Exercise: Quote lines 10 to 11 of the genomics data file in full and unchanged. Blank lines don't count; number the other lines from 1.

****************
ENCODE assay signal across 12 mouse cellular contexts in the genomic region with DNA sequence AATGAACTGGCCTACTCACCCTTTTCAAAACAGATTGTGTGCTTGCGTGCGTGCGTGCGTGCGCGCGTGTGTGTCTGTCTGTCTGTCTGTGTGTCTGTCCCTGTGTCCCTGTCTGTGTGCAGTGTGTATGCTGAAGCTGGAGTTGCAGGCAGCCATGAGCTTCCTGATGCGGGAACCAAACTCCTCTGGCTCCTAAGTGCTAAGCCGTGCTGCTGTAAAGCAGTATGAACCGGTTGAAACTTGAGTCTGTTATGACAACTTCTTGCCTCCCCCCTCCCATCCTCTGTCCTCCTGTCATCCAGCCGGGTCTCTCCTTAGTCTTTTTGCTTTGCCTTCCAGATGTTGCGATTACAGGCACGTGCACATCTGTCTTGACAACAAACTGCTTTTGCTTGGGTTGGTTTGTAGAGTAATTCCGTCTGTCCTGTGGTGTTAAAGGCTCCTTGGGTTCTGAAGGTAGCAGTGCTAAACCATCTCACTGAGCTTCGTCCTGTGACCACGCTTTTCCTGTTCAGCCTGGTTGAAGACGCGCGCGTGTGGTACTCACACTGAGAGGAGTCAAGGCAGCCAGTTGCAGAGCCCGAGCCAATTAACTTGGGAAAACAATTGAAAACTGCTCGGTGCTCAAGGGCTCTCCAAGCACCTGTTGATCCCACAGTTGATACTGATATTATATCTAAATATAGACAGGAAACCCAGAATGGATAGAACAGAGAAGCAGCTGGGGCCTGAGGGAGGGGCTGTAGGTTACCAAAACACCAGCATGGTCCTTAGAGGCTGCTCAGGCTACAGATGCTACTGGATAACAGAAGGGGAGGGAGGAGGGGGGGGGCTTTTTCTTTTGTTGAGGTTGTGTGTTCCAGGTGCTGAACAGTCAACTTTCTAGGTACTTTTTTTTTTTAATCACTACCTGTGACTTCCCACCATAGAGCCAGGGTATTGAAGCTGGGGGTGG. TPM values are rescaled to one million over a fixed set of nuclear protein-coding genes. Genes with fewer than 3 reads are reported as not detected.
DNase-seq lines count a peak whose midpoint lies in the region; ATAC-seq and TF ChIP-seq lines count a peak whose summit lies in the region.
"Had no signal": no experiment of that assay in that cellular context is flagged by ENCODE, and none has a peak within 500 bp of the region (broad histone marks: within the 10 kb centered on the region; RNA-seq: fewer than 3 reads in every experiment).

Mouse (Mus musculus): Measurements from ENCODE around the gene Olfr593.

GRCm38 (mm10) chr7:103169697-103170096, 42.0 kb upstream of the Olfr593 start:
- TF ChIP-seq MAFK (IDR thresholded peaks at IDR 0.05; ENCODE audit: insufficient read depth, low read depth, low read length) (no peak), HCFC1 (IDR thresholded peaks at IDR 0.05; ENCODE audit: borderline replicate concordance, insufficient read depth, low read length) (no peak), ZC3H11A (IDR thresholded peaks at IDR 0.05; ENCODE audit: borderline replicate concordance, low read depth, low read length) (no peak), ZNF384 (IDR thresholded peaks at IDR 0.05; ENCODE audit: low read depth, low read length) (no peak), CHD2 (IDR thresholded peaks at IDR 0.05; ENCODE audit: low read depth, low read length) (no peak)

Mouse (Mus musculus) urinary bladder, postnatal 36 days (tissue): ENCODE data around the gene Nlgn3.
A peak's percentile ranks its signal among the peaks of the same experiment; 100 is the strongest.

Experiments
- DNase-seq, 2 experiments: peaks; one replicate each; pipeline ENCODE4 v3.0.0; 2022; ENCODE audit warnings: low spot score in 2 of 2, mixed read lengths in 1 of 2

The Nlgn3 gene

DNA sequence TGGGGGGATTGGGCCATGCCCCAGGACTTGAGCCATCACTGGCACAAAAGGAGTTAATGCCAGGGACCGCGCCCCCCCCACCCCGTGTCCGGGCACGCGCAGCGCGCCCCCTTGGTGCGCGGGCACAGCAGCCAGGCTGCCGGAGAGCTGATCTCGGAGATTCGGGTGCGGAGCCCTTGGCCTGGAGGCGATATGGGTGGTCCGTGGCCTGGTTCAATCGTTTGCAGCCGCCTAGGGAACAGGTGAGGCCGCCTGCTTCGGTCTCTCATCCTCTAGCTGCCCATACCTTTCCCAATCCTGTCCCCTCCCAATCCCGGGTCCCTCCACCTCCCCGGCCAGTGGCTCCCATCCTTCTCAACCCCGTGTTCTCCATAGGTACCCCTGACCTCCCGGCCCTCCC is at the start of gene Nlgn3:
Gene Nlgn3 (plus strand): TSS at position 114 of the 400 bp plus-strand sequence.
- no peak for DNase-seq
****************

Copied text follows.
- DNase-seq, 2 experiments: peaks; one replicate each; pipeline ENCODE4 v3.0.0; 2022; ENCODE audit warnings: low spot score in 2 of 2, mixed read lengths in 1 of 2

The Nlgn3 gene